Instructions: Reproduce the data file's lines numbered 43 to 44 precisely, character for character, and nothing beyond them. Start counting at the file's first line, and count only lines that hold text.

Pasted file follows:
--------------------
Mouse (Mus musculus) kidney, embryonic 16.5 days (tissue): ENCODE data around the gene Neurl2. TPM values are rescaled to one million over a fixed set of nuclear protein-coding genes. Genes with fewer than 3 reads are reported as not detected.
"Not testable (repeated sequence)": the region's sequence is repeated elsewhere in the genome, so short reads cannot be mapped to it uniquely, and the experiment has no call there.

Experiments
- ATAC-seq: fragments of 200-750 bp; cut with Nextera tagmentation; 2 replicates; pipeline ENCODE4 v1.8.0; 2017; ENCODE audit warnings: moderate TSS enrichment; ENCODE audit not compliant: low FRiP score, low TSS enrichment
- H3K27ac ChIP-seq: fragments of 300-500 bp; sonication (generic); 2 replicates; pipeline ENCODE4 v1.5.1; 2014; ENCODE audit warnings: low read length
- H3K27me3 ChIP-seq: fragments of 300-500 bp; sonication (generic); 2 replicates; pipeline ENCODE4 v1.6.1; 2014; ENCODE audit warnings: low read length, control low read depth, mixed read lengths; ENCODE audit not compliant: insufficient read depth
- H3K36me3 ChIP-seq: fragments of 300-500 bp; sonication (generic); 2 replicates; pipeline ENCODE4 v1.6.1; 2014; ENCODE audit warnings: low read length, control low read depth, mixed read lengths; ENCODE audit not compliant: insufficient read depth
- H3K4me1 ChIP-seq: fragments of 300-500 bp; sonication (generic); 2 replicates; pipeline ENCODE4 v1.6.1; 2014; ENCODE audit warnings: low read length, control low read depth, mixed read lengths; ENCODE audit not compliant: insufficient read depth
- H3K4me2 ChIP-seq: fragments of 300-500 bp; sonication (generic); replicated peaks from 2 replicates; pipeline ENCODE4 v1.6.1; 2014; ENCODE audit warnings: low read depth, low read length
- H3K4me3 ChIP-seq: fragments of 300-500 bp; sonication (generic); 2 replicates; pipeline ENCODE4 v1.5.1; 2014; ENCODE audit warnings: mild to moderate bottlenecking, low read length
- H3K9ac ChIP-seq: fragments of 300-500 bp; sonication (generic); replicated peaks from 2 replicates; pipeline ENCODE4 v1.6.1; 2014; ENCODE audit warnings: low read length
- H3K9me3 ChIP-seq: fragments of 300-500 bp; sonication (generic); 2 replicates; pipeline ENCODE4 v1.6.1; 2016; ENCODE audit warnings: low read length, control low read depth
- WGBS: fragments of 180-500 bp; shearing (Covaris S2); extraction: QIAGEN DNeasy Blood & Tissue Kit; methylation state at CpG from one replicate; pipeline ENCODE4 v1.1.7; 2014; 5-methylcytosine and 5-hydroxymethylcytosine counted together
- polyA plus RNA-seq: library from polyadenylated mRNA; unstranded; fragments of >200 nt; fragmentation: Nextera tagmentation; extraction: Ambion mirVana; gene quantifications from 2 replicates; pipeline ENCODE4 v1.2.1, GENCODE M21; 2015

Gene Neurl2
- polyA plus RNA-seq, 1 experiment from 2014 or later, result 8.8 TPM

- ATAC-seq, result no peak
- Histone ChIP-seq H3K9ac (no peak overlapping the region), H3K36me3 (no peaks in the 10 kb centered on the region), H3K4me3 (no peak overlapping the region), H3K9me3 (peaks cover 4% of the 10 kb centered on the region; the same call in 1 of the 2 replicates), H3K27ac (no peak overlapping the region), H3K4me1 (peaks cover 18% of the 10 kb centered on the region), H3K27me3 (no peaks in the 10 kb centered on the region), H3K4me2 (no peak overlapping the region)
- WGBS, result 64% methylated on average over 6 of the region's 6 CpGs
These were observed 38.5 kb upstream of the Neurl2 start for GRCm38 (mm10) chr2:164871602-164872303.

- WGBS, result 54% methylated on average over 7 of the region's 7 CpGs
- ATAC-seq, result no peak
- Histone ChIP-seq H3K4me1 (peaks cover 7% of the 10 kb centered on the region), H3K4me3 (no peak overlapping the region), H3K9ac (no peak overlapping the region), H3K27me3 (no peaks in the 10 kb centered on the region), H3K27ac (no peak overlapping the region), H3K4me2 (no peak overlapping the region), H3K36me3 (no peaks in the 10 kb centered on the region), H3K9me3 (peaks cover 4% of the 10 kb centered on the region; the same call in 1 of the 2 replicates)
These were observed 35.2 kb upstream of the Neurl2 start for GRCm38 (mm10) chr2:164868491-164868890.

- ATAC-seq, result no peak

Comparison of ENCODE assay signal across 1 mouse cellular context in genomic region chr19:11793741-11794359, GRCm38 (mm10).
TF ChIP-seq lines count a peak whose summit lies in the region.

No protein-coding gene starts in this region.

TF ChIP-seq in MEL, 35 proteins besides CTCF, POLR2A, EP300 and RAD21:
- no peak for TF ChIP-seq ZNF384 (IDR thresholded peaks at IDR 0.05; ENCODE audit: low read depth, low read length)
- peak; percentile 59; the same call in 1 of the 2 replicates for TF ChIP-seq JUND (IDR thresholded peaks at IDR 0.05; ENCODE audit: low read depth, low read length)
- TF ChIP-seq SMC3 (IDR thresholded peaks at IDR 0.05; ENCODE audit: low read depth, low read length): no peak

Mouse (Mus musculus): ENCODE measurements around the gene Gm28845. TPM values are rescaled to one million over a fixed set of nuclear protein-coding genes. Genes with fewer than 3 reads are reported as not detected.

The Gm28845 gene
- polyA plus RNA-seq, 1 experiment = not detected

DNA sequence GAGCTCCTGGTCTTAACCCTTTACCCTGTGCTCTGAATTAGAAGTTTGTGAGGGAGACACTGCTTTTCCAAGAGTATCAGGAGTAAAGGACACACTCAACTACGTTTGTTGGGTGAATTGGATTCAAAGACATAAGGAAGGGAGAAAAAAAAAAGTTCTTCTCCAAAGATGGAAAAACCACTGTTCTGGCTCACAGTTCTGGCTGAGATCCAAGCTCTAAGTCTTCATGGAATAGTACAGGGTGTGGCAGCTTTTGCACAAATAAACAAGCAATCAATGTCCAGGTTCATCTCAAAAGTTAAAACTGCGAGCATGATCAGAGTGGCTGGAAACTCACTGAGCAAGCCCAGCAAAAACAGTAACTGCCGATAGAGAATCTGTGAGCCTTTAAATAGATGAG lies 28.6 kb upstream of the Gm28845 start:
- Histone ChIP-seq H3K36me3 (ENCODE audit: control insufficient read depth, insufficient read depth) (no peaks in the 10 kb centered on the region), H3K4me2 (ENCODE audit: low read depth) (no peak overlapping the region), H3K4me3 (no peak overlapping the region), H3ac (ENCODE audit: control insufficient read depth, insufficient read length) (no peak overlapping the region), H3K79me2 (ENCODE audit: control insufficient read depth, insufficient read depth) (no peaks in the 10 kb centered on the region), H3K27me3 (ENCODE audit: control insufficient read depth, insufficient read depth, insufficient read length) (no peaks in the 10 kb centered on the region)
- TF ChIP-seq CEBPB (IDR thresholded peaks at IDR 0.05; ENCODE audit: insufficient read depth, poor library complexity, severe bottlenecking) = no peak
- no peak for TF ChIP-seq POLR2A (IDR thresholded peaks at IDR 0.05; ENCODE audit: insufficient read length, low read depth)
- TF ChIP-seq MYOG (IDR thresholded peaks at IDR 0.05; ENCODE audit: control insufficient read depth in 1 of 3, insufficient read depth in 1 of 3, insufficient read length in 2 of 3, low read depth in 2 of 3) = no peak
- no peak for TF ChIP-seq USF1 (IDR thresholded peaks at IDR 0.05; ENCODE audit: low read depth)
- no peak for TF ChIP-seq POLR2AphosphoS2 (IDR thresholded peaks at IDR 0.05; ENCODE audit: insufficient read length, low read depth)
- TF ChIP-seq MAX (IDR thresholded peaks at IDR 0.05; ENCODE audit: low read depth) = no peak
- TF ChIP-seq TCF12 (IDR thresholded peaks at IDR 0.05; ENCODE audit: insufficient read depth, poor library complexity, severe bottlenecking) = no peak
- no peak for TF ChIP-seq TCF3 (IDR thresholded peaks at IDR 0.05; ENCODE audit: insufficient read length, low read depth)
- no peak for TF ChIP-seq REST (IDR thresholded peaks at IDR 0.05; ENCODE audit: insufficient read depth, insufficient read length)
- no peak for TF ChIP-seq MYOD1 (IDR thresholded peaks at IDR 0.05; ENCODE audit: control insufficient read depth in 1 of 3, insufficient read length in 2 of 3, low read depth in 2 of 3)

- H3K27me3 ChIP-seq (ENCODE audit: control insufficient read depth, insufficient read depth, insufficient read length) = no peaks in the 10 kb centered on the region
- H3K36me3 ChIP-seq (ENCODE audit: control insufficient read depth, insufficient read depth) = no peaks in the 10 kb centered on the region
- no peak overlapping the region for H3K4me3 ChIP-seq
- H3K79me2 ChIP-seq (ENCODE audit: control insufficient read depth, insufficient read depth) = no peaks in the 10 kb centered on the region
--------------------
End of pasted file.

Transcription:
- TF ChIP-seq MAX (IDR thresholded peaks at IDR 0.05; ENCODE audit: low read depth) = no peak
- TF ChIP-seq TCF12 (IDR thresholded peaks at IDR 0.05; ENCODE audit: insufficient read depth, poor library complexity, severe bottlenecking) = no peak